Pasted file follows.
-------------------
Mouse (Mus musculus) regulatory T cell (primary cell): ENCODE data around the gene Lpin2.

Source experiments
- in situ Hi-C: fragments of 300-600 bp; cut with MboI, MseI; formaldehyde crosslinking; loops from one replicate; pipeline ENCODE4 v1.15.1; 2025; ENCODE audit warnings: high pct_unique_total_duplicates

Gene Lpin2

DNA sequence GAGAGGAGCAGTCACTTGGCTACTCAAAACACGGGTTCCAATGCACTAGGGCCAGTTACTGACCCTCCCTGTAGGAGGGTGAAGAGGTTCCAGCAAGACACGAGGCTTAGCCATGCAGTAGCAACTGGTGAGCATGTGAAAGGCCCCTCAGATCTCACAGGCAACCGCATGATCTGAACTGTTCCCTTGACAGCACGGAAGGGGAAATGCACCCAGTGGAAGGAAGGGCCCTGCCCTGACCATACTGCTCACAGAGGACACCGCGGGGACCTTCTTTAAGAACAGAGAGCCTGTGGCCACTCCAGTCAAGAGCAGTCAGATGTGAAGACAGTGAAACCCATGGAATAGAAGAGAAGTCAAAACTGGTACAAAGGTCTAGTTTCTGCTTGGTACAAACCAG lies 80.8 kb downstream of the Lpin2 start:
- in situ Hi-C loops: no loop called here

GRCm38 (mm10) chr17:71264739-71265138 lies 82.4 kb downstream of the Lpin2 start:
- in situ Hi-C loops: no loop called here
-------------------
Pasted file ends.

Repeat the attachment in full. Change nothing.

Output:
Mouse (Mus musculus) regulatory T cell (primary cell): ENCODE data around the gene Lpin2.

Source experiments
- in situ Hi-C: fragments of 300-600 bp; cut with MboI, MseI; formaldehyde crosslinking; loops from one replicate; pipeline ENCODE4 v1.15.1; 2025; ENCODE audit warnings: high pct_unique_total_duplicates

Gene Lpin2

DNA sequence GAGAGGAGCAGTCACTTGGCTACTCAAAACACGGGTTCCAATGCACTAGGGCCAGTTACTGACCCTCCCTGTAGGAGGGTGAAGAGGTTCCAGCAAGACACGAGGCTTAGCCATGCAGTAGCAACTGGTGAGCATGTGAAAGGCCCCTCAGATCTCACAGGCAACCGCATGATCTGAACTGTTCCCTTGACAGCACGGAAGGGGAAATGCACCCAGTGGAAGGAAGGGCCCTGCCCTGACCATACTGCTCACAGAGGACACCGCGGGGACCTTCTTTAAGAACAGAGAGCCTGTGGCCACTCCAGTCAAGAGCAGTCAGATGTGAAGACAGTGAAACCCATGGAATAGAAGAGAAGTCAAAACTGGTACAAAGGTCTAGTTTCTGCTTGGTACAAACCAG lies 80.8 kb downstream of the Lpin2 start:
- in situ Hi-C loops: no loop called here

GRCm38 (mm10) chr17:71264739-71265138 lies 82.4 kb downstream of the Lpin2 start:
- in situ Hi-C loops: no loop called here